Synopsis by Hal Erickson
Dashiel Hammett's The Glass Key, a tale of big-city political corruption, was first filmed in 1935, with Edward Arnold as a duplicitous political boss and George Raft as his loyal lieutenant. This 1942 remake improves on the original, especially in replacing the stolid Raft with the charismatic Alan Ladd. Brian Donlevy essays the role of the boss, who is determined to back reform candidate Moroni Olsen, despite Ladd's gut feeling that this move is a mistake. Ladd knows that Donlevy is doing a political about-face merely to get in solid with Olsen's pretty daughter Veronica Lake. It is Ladd who is left to clean up the mess when crime lord Joseph Calleila murders Olsen's wastrel son Richard Denning and pins the rap on Donlevy. As Ladd struggles to clear Donlevy's name, he falls in love with Lake--when he's not being pummeled about by Calleila's psychopathic henchman William Bendix. Far less complex than the Dashiel Hammett original (and far less damning of the American political system), The Glass Key further increased the box-office pull of Paramount's new team of Alan Ladd and Veronica Lake.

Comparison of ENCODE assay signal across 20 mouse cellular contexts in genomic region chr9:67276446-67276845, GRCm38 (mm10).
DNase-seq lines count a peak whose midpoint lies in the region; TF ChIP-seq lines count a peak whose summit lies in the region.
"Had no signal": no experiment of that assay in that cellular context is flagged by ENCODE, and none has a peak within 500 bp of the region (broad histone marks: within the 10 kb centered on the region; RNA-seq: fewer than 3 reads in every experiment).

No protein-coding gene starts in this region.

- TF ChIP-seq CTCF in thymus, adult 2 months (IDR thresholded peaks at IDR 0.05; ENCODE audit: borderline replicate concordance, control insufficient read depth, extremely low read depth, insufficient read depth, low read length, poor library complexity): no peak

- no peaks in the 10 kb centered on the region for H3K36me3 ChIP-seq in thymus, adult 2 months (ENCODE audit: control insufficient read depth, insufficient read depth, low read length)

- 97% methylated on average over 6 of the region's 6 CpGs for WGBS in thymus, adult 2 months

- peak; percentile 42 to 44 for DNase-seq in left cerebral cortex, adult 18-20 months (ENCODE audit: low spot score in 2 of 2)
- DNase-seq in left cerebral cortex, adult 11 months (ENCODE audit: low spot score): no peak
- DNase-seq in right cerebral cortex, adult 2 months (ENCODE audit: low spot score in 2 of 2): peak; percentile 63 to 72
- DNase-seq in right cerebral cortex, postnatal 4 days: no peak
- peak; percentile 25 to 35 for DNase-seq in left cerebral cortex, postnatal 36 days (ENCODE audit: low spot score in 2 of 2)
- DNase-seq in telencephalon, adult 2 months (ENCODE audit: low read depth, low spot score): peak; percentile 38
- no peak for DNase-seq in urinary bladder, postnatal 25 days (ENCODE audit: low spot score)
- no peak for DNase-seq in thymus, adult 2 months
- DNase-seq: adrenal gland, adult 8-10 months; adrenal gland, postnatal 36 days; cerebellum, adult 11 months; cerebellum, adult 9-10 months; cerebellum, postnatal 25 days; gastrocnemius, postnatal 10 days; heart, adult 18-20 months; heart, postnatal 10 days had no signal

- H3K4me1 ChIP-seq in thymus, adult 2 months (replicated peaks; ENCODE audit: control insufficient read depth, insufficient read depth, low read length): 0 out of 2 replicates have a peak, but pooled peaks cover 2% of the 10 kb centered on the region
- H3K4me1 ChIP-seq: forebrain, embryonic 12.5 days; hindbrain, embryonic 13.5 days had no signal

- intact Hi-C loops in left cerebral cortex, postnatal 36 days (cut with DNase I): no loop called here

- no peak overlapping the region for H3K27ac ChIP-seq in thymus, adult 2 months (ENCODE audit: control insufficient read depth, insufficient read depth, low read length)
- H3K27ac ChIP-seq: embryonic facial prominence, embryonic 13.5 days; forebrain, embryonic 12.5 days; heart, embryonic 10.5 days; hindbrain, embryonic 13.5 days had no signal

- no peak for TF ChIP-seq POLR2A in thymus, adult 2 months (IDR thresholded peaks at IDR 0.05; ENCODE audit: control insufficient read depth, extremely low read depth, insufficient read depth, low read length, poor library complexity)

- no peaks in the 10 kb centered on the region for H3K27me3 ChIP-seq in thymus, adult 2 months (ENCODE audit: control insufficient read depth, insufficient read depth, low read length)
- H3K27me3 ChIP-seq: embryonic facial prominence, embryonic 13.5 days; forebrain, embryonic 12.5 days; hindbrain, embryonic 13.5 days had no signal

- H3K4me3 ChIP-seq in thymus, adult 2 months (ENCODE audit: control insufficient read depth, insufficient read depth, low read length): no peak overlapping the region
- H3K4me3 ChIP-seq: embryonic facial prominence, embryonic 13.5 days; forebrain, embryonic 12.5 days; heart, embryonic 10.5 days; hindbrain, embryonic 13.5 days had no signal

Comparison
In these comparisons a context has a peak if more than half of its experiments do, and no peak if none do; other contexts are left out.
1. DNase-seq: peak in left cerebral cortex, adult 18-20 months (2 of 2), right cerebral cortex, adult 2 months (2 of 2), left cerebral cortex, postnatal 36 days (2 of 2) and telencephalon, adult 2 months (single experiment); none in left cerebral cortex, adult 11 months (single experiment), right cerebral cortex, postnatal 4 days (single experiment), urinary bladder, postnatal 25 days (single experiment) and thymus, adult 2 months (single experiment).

capture, casino, corruption, dog, escape, frame-up, gambling, gangster, hospital, investigator, killing, love, police, protection, sadist